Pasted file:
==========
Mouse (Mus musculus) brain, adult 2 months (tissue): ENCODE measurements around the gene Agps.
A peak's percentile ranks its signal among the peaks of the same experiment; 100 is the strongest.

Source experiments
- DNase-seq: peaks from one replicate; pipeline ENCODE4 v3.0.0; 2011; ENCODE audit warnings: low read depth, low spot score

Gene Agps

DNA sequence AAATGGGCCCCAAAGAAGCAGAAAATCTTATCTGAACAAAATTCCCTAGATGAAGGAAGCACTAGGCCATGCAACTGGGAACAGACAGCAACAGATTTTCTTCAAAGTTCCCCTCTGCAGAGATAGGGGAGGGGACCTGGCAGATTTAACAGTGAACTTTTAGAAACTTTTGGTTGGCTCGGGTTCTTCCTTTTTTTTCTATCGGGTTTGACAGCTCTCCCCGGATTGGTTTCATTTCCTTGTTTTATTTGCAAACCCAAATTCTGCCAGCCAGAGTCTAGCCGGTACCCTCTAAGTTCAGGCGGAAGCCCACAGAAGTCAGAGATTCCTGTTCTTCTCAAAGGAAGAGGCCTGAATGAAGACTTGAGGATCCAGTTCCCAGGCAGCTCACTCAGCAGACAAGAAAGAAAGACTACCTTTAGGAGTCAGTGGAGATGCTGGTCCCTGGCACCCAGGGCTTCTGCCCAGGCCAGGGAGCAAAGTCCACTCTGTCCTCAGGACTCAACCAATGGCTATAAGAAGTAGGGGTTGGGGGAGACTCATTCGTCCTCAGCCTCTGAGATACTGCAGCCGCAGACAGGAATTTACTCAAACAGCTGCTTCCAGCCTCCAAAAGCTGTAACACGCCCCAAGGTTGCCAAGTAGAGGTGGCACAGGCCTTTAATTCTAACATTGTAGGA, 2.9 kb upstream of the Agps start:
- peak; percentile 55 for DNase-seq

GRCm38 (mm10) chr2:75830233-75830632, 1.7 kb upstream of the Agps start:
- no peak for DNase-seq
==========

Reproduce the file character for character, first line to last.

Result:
Mouse (Mus musculus) brain, adult 2 months (tissue): ENCODE measurements around the gene Agps.
A peak's percentile ranks its signal among the peaks of the same experiment; 100 is the strongest.

Source experiments
- DNase-seq: peaks from one replicate; pipeline ENCODE4 v3.0.0; 2011; ENCODE audit warnings: low read depth, low spot score

Gene Agps

DNA sequence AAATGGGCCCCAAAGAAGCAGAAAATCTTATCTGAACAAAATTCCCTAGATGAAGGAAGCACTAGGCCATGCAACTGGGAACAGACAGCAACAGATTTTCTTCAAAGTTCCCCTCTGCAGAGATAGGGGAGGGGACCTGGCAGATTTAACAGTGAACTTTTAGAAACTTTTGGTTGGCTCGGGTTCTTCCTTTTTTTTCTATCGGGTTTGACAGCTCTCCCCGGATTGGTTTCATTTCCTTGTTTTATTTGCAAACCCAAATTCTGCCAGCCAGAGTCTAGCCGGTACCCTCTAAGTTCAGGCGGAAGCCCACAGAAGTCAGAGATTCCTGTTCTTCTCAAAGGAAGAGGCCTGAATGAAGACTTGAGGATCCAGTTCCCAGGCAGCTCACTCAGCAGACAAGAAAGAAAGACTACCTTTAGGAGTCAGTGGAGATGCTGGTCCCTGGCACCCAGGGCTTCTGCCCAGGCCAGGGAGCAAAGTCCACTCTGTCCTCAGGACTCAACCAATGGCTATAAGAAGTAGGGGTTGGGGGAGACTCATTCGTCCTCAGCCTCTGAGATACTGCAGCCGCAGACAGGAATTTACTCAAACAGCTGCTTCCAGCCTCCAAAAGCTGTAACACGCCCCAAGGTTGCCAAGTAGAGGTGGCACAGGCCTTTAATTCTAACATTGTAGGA, 2.9 kb upstream of the Agps start:
- peak; percentile 55 for DNase-seq

GRCm38 (mm10) chr2:75830233-75830632, 1.7 kb upstream of the Agps start:
- no peak for DNase-seq